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‘I’m showing people you can be intelligent and a model,’ May once said.
Katie May, a model and self-proclaimed “Queen of Snapchat,” passed away last night at age 34.
May was hospitalized for a stroke on Monday, reports TMZ. She remained in critical condition, and yesterday she was taken off life support.
In recent years, May had made a name for herself on social media. In addition to her Snapchat presence, she has nearly two million Instagram followers. She used the account primarily to share modeling shots.
May’s career began in public relations. She worked in PR for a fashion house after graduating from college, before opening up a boutique firm of her own. But eventually, hustling in the business world, while also being a single mother, was too burdensome.
“I knew that I no longer wanted to work for someone else in a 9-5 job,” May explained in an interview with The Huffington Post last month. “I couldn’t be without creativity and I had to be true to myself in this next chapter of my life. I was faced with insane overhead and had no idea what I wanted to do with my life.”
May used jogging as a time to contemplate life changes. As she ran home after dropping her daughter off her school bus stop, she started to picture a new future for herself.
“During my jogs I would listen to mantras or spiritual music and meditate and during this time I decided that I was going to do a photo-shoot,” May continued. “I was going to follow my true desire to be on the other side of the camera, even though I am much older than most of the girls in the industry and really had no experience. Fortunately, that shoot went viral thanks to a feature by Arsenic Magazine. The rest is history.”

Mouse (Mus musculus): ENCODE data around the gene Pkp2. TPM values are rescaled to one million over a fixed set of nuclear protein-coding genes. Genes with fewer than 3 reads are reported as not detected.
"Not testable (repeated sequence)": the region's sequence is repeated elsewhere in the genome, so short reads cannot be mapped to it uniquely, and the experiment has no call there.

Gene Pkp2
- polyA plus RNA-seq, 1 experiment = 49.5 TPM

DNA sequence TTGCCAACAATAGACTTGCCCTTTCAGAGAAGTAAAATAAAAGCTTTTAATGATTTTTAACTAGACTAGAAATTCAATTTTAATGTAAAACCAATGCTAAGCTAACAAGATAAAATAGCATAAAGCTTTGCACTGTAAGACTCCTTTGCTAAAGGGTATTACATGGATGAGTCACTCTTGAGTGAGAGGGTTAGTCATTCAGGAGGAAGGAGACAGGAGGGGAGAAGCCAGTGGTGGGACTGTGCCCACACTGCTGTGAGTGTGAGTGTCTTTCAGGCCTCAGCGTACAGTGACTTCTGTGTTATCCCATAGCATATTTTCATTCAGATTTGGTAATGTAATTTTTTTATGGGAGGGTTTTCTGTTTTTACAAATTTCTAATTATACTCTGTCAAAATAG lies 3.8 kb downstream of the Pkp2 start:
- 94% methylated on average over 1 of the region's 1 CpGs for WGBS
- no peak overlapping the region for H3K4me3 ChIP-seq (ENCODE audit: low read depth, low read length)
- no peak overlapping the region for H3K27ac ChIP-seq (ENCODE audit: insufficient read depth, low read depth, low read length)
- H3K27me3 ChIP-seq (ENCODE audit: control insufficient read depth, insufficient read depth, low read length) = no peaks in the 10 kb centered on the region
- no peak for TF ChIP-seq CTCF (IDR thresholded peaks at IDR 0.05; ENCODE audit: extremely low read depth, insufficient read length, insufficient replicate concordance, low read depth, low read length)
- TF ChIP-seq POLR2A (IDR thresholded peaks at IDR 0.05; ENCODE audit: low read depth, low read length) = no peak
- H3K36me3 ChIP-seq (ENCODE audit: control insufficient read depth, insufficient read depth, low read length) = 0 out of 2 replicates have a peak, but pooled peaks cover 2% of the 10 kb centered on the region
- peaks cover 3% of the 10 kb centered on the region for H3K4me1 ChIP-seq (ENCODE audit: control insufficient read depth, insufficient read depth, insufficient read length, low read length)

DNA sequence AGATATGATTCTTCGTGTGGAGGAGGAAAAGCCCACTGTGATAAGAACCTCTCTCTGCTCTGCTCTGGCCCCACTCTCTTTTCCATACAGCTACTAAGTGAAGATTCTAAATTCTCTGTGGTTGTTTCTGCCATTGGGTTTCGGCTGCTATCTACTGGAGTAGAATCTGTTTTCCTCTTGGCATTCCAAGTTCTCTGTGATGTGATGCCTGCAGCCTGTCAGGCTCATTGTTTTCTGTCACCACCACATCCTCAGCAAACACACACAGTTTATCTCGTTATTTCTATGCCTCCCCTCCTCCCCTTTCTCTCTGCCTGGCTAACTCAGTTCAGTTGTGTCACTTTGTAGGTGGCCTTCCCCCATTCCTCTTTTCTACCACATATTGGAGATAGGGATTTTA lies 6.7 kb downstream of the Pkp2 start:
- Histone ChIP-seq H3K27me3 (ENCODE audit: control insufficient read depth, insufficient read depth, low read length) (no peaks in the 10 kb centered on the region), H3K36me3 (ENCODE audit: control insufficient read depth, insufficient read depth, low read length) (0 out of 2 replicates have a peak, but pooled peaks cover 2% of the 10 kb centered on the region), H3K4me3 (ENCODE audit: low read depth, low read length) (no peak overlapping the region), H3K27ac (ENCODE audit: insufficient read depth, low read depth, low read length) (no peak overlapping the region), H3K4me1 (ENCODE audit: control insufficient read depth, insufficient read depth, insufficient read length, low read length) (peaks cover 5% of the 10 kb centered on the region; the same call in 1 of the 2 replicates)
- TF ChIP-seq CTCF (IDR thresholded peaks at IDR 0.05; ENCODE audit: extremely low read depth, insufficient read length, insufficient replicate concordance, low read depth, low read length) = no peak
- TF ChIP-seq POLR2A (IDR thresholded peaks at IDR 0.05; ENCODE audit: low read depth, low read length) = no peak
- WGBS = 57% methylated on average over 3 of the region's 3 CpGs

Shortly before her death, May became the face of JetBet, a competitor of popular sports betting apps FanDuel and DraftKings. She made it clear, though, that she wasn’t only a spokesmodel —she used her business background to play a role in the app’s development and her intelligence and skills were an integral part of the partnership.
“I’m showing people you can be intelligent and a model,” May told The Huffington Post. “You can do more than sell protein and tea on social media and you don’t have to be a movie star or musician to have influence. I tell the guys at JetBet when something is corny or won’t work socially and they tell me when my marketing ideas are too expensive or won’t align with their strategy.”
May is survived by her 7-year-old daughter. At time of publication, a GoFundMe campaign has raised over $11,000 for May’s daughter’s living trust.
Screengrab via Instagram.com/mskatiemay
Carrie Nelson is a writer and documentary filmmaker. Nelson’s reporting for the Daily Dot focused on LGBTQ issues, feminism, and internet culture.